ALBIA, Iowa — Wherever Ted Cruz appears on the campaign trail in the last frantic days before the Iowa caucuses, chances are a colorful Winnebago is in hot pursuit.
As the Texas senator spoke to several hundred voters here Tuesday at Bogie’s Steakhouse, the RV festooned with a green cornfield and a “Ted Cruz can’t be trusted” sign stood vigil, a reminder of the corn-based fuel additive’s political clout as well as the unique character of Iowa politics.
“Caucusing for Cruz is caucusing against Iowa farmers,” declares a message on the RV painted in capital letters.
The federal ethanol mandate, which requires blending increasing amounts of ethanol into the nation’s gas supply, is of little interest to most voters outside the Hawkeye State, but it looms once again as a difference-maker in the pivotal first-in-the-nation caucuses.
The question of whether the $5 billion issue resonates with Iowans the way it once did comes with Mr. Cruz and billionaire businessman Donald Trump entering the final stretch locked in a virtual tie. A Quinnipiac University Poll released Tuesday found Mr. Trump leading Mr. Cruz by 31 to 29 percentage points among likely Republican caucusgoers.
“You play with ethanol in Iowa, you get burned,” said FiveThirtyEight political statistician Nate Silver on Twitter after Iowa Republican Party Chair Jeff Kaufmann introduced Mr. Trump at a Sunday rally.
For his part, Mr. Cruz has refused to back down from his opposition to ethanol subsidies, saying he wants a “fair and level playing field,” even as the issue embroils him in a feud with Republican Gov. Terry Branstad and sparks a furious last-minute ad battle leading up to the Monday vote.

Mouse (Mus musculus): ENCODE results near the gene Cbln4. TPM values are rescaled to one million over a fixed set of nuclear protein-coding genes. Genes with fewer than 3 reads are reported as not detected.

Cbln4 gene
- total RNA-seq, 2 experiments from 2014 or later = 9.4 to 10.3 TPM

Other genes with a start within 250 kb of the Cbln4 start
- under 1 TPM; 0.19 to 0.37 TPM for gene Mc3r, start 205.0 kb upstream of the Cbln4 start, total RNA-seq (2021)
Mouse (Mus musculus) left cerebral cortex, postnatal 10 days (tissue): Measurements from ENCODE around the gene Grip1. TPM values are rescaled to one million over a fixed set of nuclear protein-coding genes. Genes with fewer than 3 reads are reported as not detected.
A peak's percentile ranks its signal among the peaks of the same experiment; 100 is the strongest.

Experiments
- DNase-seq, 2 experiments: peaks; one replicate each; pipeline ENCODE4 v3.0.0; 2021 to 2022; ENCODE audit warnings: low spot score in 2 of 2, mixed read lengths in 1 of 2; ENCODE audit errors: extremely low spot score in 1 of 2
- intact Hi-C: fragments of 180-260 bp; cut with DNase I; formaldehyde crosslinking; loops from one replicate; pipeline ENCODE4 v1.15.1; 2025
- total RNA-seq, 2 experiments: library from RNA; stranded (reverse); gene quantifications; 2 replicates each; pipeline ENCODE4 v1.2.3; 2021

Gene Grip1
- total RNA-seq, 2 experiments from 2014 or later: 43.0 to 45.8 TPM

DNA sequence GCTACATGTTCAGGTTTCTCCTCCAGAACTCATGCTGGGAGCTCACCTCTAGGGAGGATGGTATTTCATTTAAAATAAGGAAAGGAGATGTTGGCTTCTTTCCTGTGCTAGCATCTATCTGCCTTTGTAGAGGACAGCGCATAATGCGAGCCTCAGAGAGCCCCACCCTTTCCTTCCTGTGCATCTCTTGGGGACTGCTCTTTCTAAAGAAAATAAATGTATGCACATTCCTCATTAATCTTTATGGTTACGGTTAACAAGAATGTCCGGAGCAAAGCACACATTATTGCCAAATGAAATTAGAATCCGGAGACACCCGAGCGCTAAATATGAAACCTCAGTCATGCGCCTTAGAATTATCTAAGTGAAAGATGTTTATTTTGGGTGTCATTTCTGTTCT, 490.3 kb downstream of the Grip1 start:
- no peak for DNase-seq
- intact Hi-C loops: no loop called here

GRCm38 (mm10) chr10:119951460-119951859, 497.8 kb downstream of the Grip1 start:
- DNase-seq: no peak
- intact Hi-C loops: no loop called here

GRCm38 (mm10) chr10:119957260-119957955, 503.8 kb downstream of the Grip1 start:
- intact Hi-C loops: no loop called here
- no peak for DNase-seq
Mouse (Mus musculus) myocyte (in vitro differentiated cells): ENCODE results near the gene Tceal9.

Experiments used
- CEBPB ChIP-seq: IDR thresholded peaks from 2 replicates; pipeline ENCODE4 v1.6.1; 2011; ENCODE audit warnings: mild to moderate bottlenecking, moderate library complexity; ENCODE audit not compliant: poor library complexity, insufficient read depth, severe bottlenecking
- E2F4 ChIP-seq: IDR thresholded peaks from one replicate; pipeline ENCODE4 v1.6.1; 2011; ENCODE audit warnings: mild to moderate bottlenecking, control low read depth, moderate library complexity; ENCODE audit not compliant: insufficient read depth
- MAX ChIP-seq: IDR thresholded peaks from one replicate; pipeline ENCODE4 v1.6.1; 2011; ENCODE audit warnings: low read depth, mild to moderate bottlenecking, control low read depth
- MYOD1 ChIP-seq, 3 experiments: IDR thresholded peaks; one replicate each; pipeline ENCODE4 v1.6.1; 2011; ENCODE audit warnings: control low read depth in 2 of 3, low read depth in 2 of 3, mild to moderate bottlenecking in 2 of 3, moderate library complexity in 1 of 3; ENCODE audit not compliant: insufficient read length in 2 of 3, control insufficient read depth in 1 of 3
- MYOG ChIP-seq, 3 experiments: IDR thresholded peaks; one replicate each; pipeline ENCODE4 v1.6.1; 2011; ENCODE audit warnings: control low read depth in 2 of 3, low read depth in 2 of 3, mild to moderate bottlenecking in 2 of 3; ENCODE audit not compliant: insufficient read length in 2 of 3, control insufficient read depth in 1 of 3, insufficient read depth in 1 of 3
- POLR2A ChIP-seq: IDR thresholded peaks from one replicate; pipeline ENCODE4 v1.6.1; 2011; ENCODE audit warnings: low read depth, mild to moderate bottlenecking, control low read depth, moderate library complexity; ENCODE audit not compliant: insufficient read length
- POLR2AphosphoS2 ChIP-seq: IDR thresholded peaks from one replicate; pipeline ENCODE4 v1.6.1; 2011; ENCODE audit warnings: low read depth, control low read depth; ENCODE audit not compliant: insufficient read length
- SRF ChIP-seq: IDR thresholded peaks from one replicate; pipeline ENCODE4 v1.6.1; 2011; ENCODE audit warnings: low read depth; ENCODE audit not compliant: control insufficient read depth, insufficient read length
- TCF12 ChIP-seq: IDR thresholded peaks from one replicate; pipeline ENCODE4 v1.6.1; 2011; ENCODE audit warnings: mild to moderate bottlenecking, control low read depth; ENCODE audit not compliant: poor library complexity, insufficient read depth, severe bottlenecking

Ethanol, a major market for Iowa corn, contributes an estimated $5 billion to the state’s economy and supports directly or indirectly about 47,000 jobs.
America’s Renewable Future, the group behind the Winnebago, launched another radio ad Tuesday “underlining Cruz’s hypocrisy.” At Cruz rallies on Tuesday, ARF aides handed out “report cards” giving all candidates a “good rating” except Mr. Cruz and Kentucky Sen. Rand Paul, who received a “bad rating.”
Meanwhile, foes of the decade-old Renewable Fuel Standard insist it’s no longer a make-or-break issue for Iowans.
A poll commissioned by the American Council for Capital Formation found that half of the 700 Iowa voters surveyed said they “did not care much, or did not care at all, about the RFS and federal corn ethanol mandates.”
For 94 percent of those polled, the RFS and ethanol mandate was not among their top three issues, according to the survey released Friday.
“For as long as anyone can remember, conventional political wisdom dictated that candidates had no choice but to support ever-expanding corn ethanol mandates to win in Iowa,” said American Council for Capital Formation Executive Vice President George David Banks in a statement. “Unfortunately, they forgot to ask actual Iowans what they thought about it.”